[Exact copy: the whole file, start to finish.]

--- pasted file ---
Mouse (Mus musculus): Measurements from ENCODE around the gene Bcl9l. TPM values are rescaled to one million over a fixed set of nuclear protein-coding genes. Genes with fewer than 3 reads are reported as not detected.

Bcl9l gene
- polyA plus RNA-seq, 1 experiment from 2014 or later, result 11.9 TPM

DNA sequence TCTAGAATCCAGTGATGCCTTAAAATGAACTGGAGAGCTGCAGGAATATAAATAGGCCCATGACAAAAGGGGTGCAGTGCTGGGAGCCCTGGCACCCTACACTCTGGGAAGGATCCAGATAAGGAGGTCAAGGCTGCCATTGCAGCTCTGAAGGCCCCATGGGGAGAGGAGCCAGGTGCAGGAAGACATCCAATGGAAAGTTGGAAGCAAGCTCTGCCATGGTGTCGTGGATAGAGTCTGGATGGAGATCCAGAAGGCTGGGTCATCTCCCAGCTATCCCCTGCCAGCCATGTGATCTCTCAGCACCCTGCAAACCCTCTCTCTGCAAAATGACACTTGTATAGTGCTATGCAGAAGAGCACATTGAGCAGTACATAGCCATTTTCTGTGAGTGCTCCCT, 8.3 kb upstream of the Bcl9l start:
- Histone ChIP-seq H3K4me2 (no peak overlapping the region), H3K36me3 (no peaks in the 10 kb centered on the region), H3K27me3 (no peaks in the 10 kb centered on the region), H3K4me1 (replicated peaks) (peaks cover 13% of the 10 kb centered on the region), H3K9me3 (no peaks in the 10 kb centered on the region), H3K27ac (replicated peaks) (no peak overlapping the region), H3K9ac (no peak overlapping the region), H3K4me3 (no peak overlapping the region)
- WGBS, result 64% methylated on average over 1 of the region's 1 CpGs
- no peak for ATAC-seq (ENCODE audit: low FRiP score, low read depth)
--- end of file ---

Mouse (Mus musculus): Measurements from ENCODE around the gene Bcl9l. TPM values are rescaled to one million over a fixed set of nuclear protein-coding genes. Genes with fewer than 3 reads are reported as not detected.

Bcl9l gene
- polyA plus RNA-seq, 1 experiment from 2014 or later, result 11.9 TPM

DNA sequence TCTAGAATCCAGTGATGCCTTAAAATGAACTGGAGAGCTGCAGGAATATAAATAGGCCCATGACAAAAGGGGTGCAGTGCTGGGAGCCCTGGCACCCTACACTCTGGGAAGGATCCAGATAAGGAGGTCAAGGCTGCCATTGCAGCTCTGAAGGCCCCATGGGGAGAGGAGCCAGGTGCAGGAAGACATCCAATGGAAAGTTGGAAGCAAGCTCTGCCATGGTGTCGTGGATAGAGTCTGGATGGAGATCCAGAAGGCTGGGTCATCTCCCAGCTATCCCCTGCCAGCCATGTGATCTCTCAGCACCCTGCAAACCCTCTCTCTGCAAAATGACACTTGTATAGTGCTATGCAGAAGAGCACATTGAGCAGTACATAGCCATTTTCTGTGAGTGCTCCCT, 8.3 kb upstream of the Bcl9l start:
- Histone ChIP-seq H3K4me2 (no peak overlapping the region), H3K36me3 (no peaks in the 10 kb centered on the region), H3K27me3 (no peaks in the 10 kb centered on the region), H3K4me1 (replicated peaks) (peaks cover 13% of the 10 kb centered on the region), H3K9me3 (no peaks in the 10 kb centered on the region), H3K27ac (replicated peaks) (no peak overlapping the region), H3K9ac (no peak overlapping the region), H3K4me3 (no peak overlapping the region)
- WGBS, result 64% methylated on average over 1 of the region's 1 CpGs
- no peak for ATAC-seq (ENCODE audit: low FRiP score, low read depth)